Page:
The Glass Wall is about a fictional Western Country who build a massive mirror wall to protect them from immigrants and create a desert outside the wall. A lone African survives when his boat capsizes and he manages to walk for several days in the desert before he arrives at the glass wall. The author himself must have experienced the physical and mental suffering that he describes.
The people inside the wall cannot see out to the desert, because they only see themselves in the mirror, but any immigrant outside, trying to get in, can see them and how their daily lives proceed. It is rather mysterious how the climate has been manipulated to create desert outside the glass wall while inside it is more livable.
The wall is impossible to breach – either by digging down below it or trying to get over the top, as it is massive. The only way to get in is to register with a guard in a hut beside the glass wall. There is a small window with holes in, so that he can speak to the guard. The guard has an automatic translation system, so they can understand each other. The guard tells him that he should tell the story of why he wanted to leave his country and become an asylum seeker.
Once the guard has registered him as an asylum seeker, a helicopter drops food and a tent and other useful things. Thus, he is able to survive until the next helicopter drop of food and other essentials. Unfortunately, another wanderer in the desert steals his food, so he is back to suffering again – although the wanderer does tell him some useful and practical things, for example how to have a sand bath.
The first story he tells is about his father and grandmother. Unfortunately, this fails to let him in. The book is really two stories woven together from his past growing up in his home territory and the story of his life in the desert trying to get through the glass wall. He tries another story about how he was put in prison in his home country just because he was in the wrong place at the time. It took him a long time before he could tell his story against his own country.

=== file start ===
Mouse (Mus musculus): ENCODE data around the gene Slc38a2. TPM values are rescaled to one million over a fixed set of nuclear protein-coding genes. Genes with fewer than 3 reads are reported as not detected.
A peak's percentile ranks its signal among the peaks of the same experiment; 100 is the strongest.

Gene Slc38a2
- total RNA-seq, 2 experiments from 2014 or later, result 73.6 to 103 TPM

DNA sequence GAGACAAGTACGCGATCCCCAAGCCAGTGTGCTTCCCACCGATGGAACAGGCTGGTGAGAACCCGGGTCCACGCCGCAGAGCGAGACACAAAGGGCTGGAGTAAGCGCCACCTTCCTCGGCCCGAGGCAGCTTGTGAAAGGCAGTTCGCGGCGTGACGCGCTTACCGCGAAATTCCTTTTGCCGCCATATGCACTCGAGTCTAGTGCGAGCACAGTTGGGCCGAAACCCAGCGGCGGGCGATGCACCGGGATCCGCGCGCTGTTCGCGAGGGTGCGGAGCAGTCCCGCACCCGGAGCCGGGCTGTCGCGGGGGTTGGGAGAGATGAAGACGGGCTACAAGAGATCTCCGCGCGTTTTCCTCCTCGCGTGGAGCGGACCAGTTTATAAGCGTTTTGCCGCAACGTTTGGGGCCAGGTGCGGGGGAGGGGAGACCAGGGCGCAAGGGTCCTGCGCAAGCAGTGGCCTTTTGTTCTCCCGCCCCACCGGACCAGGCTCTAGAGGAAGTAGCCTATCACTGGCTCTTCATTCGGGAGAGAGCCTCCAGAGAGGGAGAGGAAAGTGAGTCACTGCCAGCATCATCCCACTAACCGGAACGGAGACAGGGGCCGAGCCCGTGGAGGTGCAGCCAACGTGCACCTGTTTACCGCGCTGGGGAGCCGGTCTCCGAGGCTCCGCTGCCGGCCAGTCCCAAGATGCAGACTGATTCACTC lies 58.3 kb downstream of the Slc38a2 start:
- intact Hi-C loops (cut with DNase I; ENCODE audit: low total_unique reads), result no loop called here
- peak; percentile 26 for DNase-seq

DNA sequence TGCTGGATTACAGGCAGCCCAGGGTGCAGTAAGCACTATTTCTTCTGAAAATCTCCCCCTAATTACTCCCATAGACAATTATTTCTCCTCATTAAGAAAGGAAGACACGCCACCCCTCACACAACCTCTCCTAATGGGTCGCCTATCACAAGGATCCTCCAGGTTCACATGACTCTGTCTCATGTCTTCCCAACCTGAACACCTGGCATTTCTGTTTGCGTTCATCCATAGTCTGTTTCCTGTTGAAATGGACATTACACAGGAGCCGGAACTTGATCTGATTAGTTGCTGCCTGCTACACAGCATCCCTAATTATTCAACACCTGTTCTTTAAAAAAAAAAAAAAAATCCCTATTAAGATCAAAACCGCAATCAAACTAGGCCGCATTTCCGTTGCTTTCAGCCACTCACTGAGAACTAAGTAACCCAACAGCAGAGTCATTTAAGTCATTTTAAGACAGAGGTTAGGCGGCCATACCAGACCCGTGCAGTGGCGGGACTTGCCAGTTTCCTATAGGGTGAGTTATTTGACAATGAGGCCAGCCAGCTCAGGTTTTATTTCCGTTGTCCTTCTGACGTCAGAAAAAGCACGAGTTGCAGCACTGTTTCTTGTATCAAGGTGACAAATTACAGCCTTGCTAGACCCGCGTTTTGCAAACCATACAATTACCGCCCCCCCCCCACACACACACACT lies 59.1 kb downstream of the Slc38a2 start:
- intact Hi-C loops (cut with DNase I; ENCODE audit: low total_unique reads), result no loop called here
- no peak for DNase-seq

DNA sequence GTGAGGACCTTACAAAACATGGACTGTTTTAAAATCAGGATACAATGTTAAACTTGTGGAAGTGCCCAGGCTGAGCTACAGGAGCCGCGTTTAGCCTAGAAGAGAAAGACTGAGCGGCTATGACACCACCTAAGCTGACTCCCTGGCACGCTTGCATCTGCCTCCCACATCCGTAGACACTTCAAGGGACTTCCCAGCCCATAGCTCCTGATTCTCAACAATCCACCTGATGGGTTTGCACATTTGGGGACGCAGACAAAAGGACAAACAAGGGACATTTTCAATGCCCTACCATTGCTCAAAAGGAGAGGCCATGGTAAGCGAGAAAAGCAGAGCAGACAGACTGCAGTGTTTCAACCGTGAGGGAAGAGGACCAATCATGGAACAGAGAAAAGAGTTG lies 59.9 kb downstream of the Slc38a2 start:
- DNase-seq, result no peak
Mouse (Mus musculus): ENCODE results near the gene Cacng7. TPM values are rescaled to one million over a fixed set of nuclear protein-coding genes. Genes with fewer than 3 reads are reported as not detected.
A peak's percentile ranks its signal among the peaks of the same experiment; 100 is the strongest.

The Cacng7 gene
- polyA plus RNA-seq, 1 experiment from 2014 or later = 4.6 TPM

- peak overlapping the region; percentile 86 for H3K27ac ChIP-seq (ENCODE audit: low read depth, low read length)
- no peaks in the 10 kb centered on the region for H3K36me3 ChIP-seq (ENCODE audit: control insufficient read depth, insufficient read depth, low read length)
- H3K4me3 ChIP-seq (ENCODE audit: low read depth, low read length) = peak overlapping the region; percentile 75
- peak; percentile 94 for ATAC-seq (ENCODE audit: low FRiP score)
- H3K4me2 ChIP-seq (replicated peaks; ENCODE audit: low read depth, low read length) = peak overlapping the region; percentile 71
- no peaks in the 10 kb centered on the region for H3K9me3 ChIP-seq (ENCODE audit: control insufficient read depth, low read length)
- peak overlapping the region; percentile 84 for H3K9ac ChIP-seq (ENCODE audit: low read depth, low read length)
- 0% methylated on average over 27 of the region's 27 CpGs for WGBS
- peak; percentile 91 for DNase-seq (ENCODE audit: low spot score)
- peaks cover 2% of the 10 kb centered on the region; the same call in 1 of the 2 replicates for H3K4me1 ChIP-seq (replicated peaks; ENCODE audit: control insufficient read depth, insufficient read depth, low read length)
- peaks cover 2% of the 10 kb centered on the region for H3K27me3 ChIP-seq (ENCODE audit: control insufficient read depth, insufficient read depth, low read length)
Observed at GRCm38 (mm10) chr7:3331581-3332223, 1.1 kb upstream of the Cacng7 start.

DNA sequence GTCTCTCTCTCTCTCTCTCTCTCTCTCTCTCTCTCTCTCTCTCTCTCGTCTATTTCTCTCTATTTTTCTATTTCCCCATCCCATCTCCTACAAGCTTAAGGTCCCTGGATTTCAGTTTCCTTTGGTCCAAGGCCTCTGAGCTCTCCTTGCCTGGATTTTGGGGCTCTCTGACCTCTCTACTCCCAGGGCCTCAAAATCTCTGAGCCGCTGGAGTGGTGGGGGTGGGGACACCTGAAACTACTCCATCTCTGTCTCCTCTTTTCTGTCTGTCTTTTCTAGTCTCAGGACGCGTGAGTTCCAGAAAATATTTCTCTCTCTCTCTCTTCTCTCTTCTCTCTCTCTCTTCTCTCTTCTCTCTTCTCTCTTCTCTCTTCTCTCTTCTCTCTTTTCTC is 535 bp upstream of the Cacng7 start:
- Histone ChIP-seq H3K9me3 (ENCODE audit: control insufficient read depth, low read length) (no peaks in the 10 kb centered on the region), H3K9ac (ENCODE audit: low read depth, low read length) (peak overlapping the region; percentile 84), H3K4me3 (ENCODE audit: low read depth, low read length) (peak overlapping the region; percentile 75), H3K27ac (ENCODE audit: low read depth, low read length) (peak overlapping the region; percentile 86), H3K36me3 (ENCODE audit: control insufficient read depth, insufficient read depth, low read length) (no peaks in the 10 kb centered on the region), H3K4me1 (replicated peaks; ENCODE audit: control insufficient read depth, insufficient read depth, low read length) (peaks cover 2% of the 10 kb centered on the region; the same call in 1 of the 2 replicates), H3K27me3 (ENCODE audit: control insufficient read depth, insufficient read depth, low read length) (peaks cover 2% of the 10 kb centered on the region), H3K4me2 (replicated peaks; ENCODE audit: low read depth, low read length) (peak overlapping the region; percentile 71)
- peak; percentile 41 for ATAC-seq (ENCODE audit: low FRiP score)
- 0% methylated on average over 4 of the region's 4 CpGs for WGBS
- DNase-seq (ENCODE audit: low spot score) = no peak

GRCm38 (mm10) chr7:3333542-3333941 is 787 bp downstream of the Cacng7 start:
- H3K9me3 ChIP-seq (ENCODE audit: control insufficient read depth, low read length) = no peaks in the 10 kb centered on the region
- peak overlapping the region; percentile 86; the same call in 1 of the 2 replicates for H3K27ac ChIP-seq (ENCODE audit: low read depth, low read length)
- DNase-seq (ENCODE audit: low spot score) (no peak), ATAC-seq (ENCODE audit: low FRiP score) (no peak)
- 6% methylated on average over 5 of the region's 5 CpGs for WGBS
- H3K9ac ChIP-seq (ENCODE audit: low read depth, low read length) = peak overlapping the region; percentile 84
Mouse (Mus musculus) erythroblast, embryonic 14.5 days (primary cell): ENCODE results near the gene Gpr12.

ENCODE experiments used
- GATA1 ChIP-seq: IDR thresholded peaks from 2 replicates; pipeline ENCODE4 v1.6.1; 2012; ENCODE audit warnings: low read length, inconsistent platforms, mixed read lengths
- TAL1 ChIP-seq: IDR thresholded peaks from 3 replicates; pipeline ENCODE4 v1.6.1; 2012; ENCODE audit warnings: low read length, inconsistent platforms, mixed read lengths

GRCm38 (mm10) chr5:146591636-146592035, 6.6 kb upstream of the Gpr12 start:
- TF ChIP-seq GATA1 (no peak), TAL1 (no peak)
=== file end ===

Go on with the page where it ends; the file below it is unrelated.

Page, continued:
Finally, he tells the story of how he became a rebel and hid in the mountains with other young people trying to topple the regime. He left when the group became armed guerrillas. There is a twist at the end of the book and we realise that the old guard had been seriously trying to help him to get in behind the glass wall.
Compulsory reading for the Home Secretary
Although this is fiction, it is a book that Suella Braverman ought to read. It was recommended to me when I was travelling in Estonia and Latvia and so I thought it was about those countries. At the time, I was just digesting how much feeling the local people have against the Russians and the war in Ukraine. Although there are plenty of Russians living in the Baltic states, the messages hung outside the Russian Embassy in Tallinn gave vent to their feelings about the war.
The author of this novel is an Iraqi Kurdish refugee, who lived in the Netherlands for many years and now lives in London – see https://www.afsana-press.com/goran-baba-ali.